Getting Ready for Your College Final Exams

Jed Applerouth, PhD
April 11, 2023
min read
Getting Ready for Your College Final Exams

As the spring semester comes to a close, college students turn their attention to final projects, term papers, and final exams. The stakes are high for college exams, which can account for a very significant portion of a student’s final grade. An exam with higher stakes presents both a challenge and an opportunity.

At the college level, students must take a greater degree of ownership for independently crafting a smart study plan and using available resources. Students are firmly in the driver’s seat. Professors may offer some explicit guidance to assist in preparation for their final exams, but many will leave the exam prep entirely to the students.

Students will have time to prepare for their exams in the weeks leading up to the finals period and through reading days set aside for focused exam prep. The challenge for students is how to best use that time to their advantage and balance the study time for their various classes, while attending to their own needs.

Here are some tips for successful exam preparation.

Determine what to study (and what not to study).

Students need to learn what material will be covered on the final. Every teacher has their own approach to what’s covered in class, in the textbook (if there is one), what’s covered in outside readings, and what’s on the final exam. Some professors are required by their department head to have a textbook on the syllabus, with assigned readings, but their exams have nothing to do with the textbook, and may come exclusively from the lecture. Professors may give you hints or direct instruction regarding what content will be covered. Listen very carefully when they talk about exam material, and don’t waste time reviewing material that will not show up on the final.

Start early.

It’s better to spread your review and study out over a longer period of time than to attempt to cram your study into a shorter window. More distributed practice allows for better memory consolidation and more time for you to recognize a weakness and then get the help you need.

Tap into your resources: professors, TAs, review sessions, etc.

Smart students use their resources. At the college level, office hours and review sessions can be critical to understanding course material. You don’t have to do it alone. And in many cases, it’s incredibly helpful to talk directly to the teachers and graduate students who will be constructing and grading your exam. If review sessions are offered, make time to attend. If you start exam preparation early, you can identify areas of challenge or confusion, and bring focused questions and problem areas to the review sessions or office hours.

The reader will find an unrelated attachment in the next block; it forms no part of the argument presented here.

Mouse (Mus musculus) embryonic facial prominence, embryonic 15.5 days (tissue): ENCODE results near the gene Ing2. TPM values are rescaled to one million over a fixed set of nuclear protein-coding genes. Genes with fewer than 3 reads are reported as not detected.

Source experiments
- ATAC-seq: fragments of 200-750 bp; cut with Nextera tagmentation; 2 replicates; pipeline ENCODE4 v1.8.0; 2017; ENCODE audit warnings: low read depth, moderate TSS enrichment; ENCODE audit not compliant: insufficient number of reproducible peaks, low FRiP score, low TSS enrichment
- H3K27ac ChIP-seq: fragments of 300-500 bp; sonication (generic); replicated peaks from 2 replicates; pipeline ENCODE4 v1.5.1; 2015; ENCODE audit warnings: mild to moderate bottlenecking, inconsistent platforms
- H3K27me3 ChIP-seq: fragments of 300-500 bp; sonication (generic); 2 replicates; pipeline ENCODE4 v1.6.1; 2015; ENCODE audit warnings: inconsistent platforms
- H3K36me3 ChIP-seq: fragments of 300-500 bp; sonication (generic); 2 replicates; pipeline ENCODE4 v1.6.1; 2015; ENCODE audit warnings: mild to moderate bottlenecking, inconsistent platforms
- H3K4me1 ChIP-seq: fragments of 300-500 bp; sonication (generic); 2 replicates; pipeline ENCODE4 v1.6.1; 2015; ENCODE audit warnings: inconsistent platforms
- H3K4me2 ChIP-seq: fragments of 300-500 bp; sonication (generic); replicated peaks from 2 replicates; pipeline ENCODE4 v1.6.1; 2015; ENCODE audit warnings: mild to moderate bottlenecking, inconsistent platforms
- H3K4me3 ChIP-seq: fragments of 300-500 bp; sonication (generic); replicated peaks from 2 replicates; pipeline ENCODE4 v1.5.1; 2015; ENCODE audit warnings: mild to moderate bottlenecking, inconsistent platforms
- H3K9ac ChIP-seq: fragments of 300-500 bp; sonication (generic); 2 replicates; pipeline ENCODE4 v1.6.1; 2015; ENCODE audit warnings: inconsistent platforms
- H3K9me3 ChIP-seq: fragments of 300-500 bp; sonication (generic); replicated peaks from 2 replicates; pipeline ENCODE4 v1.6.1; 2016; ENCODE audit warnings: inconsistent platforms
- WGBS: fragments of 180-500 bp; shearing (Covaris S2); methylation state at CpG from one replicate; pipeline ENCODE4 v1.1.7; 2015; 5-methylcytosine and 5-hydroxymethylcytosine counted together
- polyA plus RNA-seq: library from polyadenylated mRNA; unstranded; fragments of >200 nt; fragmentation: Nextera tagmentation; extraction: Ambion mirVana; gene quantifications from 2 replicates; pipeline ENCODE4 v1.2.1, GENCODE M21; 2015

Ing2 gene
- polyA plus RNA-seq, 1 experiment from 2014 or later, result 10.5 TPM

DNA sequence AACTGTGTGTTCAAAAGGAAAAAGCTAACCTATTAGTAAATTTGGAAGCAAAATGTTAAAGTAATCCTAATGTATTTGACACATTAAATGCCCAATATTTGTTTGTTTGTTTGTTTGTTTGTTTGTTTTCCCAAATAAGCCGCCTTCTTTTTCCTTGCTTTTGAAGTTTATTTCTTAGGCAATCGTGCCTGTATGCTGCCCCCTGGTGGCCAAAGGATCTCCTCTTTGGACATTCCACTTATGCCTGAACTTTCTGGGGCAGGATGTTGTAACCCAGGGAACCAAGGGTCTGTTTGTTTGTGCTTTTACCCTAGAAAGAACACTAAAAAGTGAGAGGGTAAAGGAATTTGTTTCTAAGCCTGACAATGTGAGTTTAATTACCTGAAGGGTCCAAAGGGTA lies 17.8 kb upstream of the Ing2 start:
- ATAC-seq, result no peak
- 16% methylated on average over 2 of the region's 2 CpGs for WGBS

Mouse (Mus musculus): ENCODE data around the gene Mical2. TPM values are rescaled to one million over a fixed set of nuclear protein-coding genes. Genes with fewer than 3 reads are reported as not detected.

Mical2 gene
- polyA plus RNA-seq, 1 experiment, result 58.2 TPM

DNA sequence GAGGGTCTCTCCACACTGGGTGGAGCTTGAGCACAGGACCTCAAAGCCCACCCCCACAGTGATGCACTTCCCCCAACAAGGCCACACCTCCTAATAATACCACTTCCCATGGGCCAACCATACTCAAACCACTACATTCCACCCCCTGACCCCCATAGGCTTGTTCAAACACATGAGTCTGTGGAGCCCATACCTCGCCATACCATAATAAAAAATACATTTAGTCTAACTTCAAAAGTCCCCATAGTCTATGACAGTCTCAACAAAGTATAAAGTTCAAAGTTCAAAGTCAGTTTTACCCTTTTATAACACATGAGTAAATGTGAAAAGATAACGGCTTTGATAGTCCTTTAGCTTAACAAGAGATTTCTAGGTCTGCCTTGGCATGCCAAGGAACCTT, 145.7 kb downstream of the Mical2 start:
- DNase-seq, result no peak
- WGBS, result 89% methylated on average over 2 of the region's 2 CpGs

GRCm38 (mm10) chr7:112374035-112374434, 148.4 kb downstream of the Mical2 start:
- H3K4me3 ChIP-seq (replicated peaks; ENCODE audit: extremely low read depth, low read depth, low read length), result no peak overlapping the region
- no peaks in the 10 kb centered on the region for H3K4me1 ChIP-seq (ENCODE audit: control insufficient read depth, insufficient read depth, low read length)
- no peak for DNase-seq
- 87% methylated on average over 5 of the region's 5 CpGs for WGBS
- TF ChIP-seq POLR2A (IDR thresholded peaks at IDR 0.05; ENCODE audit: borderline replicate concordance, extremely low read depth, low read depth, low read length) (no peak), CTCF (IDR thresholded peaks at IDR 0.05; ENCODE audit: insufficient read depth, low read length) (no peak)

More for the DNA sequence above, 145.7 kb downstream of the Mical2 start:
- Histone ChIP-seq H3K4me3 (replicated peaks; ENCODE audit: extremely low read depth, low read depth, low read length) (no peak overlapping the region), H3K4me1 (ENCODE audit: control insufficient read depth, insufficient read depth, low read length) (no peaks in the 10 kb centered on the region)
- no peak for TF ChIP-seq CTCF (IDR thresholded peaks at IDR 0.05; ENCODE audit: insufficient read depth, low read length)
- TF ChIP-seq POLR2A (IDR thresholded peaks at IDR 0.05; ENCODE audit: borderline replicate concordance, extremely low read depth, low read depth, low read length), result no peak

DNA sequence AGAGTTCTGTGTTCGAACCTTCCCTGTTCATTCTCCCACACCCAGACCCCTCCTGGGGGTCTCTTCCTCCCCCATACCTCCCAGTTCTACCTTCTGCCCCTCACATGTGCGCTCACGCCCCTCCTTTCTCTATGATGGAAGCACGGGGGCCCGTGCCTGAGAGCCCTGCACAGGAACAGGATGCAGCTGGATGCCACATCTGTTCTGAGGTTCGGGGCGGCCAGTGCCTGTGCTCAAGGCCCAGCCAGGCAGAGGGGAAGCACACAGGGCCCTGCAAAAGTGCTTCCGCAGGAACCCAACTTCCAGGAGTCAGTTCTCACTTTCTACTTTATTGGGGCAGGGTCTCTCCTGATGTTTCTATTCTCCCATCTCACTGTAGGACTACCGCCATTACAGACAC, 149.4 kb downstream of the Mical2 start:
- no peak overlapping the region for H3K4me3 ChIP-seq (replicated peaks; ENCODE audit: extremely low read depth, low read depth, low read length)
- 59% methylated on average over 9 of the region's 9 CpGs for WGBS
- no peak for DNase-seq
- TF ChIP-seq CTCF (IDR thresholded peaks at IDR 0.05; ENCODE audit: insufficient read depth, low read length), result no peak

Structure your study time.

It is a best practice to impose structure on your study time, including your breaks and transitions between subjects. The evidence is compelling that while studying for multiple subjects, students need to change subjects every few hours to optimize retention and comprehension.

It’s not ideal to spend six consecutive hours cramming material for a single course. The brain gets over-worked and becomes less efficient. Shifting to a new topic, “interleaving” your subjects, leads to improved retention and comprehension. New topic: new energy and focus.

It’s also a best practice to break up your study hours over the course of a day. You could see the same subject in the morning, later in the afternoon or evening, and you will benefit from time away from the material to let that memory consolidate before revisiting and reinforcing it. Each subsequent time you revisit that material after stepping away, the memory encodes more durably, and it becomes “stickier” in your brain.

Test yourself.

Here, your goal is to prioritize active, not passive, review.


When you passively re-read notes or course-material, learning is minimal. If you want to learn something deeply and be able to retrieve it later, you need to actively test yourself on the material.

The act of testing oneself, of forcing oneself to retrieve material unaided from memory, reinforces neural connections and makes memory traces more durable. Self-testing changes your brain, enhances and deepens the encoding of material.